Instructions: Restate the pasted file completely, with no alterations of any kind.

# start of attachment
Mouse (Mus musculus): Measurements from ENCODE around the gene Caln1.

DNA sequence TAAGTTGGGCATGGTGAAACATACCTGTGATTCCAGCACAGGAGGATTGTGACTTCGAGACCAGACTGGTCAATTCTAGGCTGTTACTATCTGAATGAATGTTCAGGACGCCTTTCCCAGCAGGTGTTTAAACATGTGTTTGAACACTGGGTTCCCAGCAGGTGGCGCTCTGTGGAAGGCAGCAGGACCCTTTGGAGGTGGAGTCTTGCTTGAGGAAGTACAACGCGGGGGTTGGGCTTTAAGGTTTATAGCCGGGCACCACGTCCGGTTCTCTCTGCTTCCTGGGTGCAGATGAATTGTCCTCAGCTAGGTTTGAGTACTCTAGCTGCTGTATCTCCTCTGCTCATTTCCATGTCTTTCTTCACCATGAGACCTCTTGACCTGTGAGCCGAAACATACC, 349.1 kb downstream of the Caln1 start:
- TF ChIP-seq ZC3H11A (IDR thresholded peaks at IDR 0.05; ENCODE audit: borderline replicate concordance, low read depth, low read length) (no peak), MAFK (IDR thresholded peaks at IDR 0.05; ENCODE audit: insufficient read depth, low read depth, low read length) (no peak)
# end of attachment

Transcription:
Mouse (Mus musculus): Measurements from ENCODE around the gene Caln1.

DNA sequence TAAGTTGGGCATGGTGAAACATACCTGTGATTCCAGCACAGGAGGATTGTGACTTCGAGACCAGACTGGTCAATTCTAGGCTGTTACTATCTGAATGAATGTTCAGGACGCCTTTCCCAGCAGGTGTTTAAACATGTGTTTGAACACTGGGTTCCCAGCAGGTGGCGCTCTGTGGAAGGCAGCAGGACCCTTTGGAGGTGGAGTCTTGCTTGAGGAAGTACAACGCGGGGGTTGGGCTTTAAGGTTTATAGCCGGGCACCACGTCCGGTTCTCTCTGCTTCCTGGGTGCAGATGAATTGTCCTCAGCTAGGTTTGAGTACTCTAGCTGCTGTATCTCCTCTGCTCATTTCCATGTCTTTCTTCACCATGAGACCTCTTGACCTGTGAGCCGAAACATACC, 349.1 kb downstream of the Caln1 start:
- TF ChIP-seq ZC3H11A (IDR thresholded peaks at IDR 0.05; ENCODE audit: borderline replicate concordance, low read depth, low read length) (no peak), MAFK (IDR thresholded peaks at IDR 0.05; ENCODE audit: insufficient read depth, low read depth, low read length) (no peak)